The constantly changing security landscape can make computer security an intimidating topic for people who own or manage a small business, especially if their IT department is small or if they rely on outsourced IT help that charges on a per-visit basis.
With this in mind, we put together a simple checklist of small business security tips to help you keep your PCs secured against hackers and malware. Though the list is hardly exhaustive, adhering to the tips below should go a long way towards keeping your computers in good security condition.
4 Basic Security Tips to Protect Small Business PCs
1. Install antivirus software
The very first security step for every business is to install antivirus software. This may range from free options such as Windows Defender and AVG Antivirus Free, to paid versions from the many reputable security vendors out there. While no single security tool can guarantee that a malware infection will never occur, it's an essential first step towards detecting (and eliminating) known malware.
2. Configure Windows Update to run automatically
Hackers exploit software vulnerabilities rapidly, which means you need to make sure that you always have the latest computer operating system security patches installed. Moreover, Microsoft releases security updates on the second Tuesday of every month – known as Patch Tuesday – making ignorance of a security issue and remedy inexcusable.
The easiest fix for this issue is to configure all of your PCs to run Windows Update automatically, as well as periodically check that all pertinent patches are installed successfully. The latter step is necessary because it's possible that some employees could disable Windows Update for their own convenience.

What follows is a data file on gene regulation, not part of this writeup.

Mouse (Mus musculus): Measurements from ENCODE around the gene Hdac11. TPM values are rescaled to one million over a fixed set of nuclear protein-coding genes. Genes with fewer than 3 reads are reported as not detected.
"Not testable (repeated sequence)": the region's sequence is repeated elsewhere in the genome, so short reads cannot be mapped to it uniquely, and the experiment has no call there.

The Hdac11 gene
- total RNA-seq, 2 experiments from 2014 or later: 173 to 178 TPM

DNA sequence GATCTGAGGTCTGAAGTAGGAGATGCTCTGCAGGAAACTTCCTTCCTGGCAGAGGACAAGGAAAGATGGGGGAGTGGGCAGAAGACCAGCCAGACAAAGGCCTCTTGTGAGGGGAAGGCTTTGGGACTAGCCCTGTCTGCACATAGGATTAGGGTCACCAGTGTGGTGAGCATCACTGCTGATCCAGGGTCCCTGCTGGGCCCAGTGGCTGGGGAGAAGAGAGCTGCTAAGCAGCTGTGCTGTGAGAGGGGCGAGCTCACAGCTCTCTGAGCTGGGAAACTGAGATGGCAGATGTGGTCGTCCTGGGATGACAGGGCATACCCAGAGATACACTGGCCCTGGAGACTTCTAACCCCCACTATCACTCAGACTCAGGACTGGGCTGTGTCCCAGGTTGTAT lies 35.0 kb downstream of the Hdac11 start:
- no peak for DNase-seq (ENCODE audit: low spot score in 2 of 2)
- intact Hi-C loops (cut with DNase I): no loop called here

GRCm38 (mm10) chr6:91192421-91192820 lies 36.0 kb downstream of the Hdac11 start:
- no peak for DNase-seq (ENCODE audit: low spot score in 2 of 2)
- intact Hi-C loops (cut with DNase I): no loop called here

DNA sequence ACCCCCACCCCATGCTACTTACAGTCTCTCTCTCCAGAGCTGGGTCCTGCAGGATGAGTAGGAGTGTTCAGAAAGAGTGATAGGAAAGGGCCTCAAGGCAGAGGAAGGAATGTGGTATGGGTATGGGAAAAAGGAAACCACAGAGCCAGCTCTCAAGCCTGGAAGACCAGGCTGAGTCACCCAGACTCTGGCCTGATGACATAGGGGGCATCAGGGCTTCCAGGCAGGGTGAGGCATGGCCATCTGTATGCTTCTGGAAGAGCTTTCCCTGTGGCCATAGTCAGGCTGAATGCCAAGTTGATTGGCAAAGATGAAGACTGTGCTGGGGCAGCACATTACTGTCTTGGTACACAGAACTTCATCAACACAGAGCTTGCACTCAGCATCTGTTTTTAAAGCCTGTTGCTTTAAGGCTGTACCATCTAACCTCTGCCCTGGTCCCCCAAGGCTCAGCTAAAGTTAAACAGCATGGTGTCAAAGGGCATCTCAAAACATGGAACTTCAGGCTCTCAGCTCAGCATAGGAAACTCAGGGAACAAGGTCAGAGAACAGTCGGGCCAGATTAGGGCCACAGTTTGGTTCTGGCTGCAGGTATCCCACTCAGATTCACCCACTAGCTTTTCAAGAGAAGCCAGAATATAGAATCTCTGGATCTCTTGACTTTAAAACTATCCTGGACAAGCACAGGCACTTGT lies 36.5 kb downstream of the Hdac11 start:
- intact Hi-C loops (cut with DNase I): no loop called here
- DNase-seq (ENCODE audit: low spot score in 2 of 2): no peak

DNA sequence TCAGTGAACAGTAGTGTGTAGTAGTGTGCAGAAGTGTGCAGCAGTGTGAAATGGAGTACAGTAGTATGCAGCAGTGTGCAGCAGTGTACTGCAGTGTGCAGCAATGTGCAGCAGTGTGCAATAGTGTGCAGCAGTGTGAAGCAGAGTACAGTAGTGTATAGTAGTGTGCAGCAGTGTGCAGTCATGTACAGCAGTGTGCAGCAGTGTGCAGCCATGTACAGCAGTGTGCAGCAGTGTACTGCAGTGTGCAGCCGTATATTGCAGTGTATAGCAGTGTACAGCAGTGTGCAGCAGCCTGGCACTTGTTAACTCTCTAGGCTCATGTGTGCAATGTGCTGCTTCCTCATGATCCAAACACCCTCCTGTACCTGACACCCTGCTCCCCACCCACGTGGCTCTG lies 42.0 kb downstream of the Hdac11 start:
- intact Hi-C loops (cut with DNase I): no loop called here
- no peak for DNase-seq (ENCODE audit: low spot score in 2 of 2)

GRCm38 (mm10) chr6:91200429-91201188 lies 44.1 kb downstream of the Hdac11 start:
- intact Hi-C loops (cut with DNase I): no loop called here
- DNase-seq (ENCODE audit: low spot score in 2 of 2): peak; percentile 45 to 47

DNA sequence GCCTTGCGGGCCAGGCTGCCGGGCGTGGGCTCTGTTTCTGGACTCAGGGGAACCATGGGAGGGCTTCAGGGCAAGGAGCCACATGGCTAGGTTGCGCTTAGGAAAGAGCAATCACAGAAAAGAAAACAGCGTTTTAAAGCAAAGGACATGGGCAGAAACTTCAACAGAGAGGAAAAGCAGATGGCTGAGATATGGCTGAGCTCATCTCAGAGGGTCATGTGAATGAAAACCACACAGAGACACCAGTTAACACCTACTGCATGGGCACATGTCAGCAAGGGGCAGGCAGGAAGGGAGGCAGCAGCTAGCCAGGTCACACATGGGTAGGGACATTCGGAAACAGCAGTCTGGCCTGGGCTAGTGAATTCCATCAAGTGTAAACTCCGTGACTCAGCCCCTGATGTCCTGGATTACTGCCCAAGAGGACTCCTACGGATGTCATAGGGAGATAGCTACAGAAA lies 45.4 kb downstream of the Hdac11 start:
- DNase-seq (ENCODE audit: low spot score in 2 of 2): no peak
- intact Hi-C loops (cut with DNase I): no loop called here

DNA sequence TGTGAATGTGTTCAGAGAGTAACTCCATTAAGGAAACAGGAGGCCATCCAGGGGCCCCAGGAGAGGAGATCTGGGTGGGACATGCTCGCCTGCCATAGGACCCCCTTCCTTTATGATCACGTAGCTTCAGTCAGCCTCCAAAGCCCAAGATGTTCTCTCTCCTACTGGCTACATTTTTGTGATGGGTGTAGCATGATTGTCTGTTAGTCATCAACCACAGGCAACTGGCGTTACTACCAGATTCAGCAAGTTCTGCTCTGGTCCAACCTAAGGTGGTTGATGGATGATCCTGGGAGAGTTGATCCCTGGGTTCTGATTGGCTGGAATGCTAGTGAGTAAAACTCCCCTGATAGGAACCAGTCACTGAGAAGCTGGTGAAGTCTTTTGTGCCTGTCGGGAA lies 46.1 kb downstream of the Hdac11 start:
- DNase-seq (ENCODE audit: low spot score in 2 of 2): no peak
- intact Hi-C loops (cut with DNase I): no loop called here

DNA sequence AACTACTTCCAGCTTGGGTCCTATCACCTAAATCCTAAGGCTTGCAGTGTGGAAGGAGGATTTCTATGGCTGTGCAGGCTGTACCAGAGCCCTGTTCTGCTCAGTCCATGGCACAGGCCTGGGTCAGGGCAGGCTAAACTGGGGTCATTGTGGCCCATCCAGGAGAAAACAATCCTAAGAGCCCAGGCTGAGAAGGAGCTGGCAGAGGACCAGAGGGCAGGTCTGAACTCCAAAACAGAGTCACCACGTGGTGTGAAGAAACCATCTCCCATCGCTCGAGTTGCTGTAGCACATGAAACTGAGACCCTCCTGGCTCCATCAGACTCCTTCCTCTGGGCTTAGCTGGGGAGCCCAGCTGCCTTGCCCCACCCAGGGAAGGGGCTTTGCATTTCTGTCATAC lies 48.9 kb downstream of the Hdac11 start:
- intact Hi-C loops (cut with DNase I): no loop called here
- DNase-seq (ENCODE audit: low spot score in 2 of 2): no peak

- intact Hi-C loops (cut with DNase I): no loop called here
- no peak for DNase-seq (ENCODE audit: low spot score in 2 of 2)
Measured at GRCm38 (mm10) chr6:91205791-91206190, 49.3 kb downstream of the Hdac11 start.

3. Keep Java fully patched
Although you need to regularly update all software applications to the latest version, Java deserves a special mention. This is due to its role in prominent intrusions and data breaches of late, and because of the sheer number of active Java exploits out there. Because Java is really a standalone platform with its own updating engine, employees may ignore prompts about new Java updates in the mistaken belief that it doesn’t matter.
A recent finding by Websense Security Labs found that almost 75 percent of people use a Java Runtime Environment (JRE) that is more than six months out of date, with another 50 percent a distant two years behind. As you can imagine, this makes the Java platform irresistible to hackers looking for systems they can compromise.
4. Set a system password
Finally, small business owners should make sure to set a password for both the user and the administrative accounts on their PCs. Left to their own devices, employees tend to disable such passwords for convenience, rendering technologies such as User Account Control (UAC) ineffective.
Though administrators can easily enforce this for PCs that belong to a domain, small businesses may not have deployed Active Directory or know how to configure the pertinent Group Policies. Ultimately, a proper password sets the foundation for additional security measures such as data encryption, which we'll highlight in a subsequent blog.
Paul Mah covers technology for SMBs for Small Business Computing and for IT Business Edge. He also shares his passion for and knowledge of everything from networking to operating systems as an instructor at Republic Polytechnic in Singapore, and is a contributor to a number of tech sites, including Ars Technica and TechRepublic.
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